Ben Roethlisberger looked like a punch-drunk, way-past-his-prime heavyweight fighter hanging on for one last payday. The future Hall of Fame quarterback's birth certificate says he's 39 years old. The Vikings made him look 75 in the first half Thursday night.
Of course, things can never be easy for these Vikings, right?
Not even when leading 29-0.
Roethlisberger emerged from the locker room after halftime a spry version of Big Ben, and he knew exactly how to exploit the weak link in the Vikings defense.
He picked on their cornerbacks. Over and over.
Suddenly, a laugher came down to one final play, one final throw to the end zone, a last gasp by the Steelers that would have served as the nail in the coffin of the Vikings season and Mike Zimmer's coaching tenure in Minnesota.
Roethlisberger's pass to tight end Pat Freiermuth into a tight window in the end zone was on the money, but Vikings safeties Xavier Woods and Harrison Smith converged to jar the ball loose as time expired, allowing the home team to exhale after avoiding a monumental choke.
The Vikings escaped with a 36-28 win in a game that felt over at halftime. But their leaky secondary failed them again.
Unlike four days earlier when their defensive backs retreated on a walk-off touchdown by the Detroit Lions, the Vikings came up with the decisive play on the ball this time.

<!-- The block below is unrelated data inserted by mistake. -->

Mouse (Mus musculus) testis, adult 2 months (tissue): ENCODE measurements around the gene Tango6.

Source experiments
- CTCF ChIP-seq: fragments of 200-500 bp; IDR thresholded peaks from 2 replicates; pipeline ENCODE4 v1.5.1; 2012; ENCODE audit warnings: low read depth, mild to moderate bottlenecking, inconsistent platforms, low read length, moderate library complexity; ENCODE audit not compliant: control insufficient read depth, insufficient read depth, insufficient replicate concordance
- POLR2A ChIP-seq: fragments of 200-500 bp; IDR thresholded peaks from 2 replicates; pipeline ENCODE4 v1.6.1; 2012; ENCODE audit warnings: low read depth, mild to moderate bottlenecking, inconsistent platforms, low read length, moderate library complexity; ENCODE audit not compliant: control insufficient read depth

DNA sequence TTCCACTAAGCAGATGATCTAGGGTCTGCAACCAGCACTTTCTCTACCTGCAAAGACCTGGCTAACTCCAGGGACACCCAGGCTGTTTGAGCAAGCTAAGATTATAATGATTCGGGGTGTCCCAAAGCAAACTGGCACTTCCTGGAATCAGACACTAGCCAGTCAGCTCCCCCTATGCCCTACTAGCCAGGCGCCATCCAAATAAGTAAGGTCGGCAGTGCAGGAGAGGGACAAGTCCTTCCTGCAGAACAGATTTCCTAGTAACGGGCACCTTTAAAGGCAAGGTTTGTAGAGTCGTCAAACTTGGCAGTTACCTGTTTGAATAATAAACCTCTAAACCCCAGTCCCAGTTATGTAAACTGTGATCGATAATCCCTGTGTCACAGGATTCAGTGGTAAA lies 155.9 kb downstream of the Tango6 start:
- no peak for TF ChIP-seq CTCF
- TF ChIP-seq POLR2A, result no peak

The outcome shouldn't have been so tense and up-for-grabs, not after taking a 23-0 halftime lead.
Zimmer's defense ambushed the sleepy Steelers in the first half. With linebackers Eric Kendricks and Anthony Barr back from injury, Zimmer cut loose his blitzes to harass Roethlisberger, who looked like a statue in the pocket in his 18th season.
The Vikings sacked him four times in the first half while holding the Steelers to zero points and 66 total yards. Roethlisberger's teammates did him no favors by failing to pick up blitzes, which gave defenders free runs. Roethlisberger slowly picked himself off the turf after absorbing a few big hits.
The beatdown was so one-sided that you kept waiting for Steelers coach Mike Tomlin to throw in the Terrible Towel. Even the usual bugaboo didn't haunt the Vikings — they didn't surrender any points in the final two minutes of the first half.
The second half was a different story. It was a mess. Roethlisberger finally got some protection from his line, and he went after the Vikings cornerbacks who had a miserable performance.
Big Ben passed for 240 yards and three touchdowns after halftime and was sacked only once.
With starter Bashaud Breeland on the sideline fighting an illness, backup Kris Boyd got a costly taunting penalty that aided Pittsburgh's first touchdown. That gave the Steelers new life.
Cameron Dantzler drew a third-down pass interference penalty that gave the Steelers the ball at the 1-yard line on their second touchdown.
Roethlisberger kept picking on them, even veteran Patrick Peterson, their best corner.
The Steelers scored touchdowns on four of five possessions to turn a party atmosphere inside U.S. Bank Stadium into a feeling of dread. Vikings fans are accustomed to soul-crushing losses, but this one would have been a doozy.
The Steelers' final possession started at their own 4 with 2 minutes 16 seconds left and no timeouts.
Roethlisberger pulled the offense out of that hole on a 38-yard completion to Chase Claypool down the sideline, an acrobatic catch over Breeland, who was called for pass interference on the play.
The drive kept marching toward the end zone with Roethlisberger peppering the defense with quick passes, setting up one last play. The ball was on the 12-yard line with three seconds left.
For a split second, it looked as if Freiermuth would haul in the pass, but Woods and Smith arrived in a split second to save the game.
Nothing is ever easy with this team.